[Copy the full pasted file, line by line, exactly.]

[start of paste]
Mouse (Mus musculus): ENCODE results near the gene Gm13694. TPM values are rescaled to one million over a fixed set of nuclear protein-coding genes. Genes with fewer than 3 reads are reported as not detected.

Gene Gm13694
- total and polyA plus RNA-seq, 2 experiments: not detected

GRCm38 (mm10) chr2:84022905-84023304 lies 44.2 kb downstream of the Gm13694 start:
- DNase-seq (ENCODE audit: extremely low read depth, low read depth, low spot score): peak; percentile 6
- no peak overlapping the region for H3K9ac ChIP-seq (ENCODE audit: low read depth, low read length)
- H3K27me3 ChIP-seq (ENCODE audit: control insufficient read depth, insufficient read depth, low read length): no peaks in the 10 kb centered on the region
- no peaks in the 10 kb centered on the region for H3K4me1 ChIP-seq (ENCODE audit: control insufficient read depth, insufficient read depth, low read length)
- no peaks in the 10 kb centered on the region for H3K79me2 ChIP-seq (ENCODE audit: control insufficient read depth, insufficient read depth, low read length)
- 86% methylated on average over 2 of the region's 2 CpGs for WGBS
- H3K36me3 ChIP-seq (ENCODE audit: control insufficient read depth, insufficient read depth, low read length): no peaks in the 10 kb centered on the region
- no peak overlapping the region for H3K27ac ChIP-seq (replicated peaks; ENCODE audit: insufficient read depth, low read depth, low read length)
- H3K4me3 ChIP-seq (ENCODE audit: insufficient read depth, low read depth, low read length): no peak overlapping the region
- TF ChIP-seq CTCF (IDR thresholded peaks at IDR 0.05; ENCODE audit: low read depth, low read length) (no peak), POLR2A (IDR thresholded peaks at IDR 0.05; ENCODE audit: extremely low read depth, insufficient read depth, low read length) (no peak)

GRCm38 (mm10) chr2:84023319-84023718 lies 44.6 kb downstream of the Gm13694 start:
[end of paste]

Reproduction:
Mouse (Mus musculus): ENCODE results near the gene Gm13694. TPM values are rescaled to one million over a fixed set of nuclear protein-coding genes. Genes with fewer than 3 reads are reported as not detected.

Gene Gm13694
- total and polyA plus RNA-seq, 2 experiments: not detected

GRCm38 (mm10) chr2:84022905-84023304 lies 44.2 kb downstream of the Gm13694 start:
- DNase-seq (ENCODE audit: extremely low read depth, low read depth, low spot score): peak; percentile 6
- no peak overlapping the region for H3K9ac ChIP-seq (ENCODE audit: low read depth, low read length)
- H3K27me3 ChIP-seq (ENCODE audit: control insufficient read depth, insufficient read depth, low read length): no peaks in the 10 kb centered on the region
- no peaks in the 10 kb centered on the region for H3K4me1 ChIP-seq (ENCODE audit: control insufficient read depth, insufficient read depth, low read length)
- no peaks in the 10 kb centered on the region for H3K79me2 ChIP-seq (ENCODE audit: control insufficient read depth, insufficient read depth, low read length)
- 86% methylated on average over 2 of the region's 2 CpGs for WGBS
- H3K36me3 ChIP-seq (ENCODE audit: control insufficient read depth, insufficient read depth, low read length): no peaks in the 10 kb centered on the region
- no peak overlapping the region for H3K27ac ChIP-seq (replicated peaks; ENCODE audit: insufficient read depth, low read depth, low read length)
- H3K4me3 ChIP-seq (ENCODE audit: insufficient read depth, low read depth, low read length): no peak overlapping the region
- TF ChIP-seq CTCF (IDR thresholded peaks at IDR 0.05; ENCODE audit: low read depth, low read length) (no peak), POLR2A (IDR thresholded peaks at IDR 0.05; ENCODE audit: extremely low read depth, insufficient read depth, low read length) (no peak)

GRCm38 (mm10) chr2:84023319-84023718 lies 44.6 kb downstream of the Gm13694 start: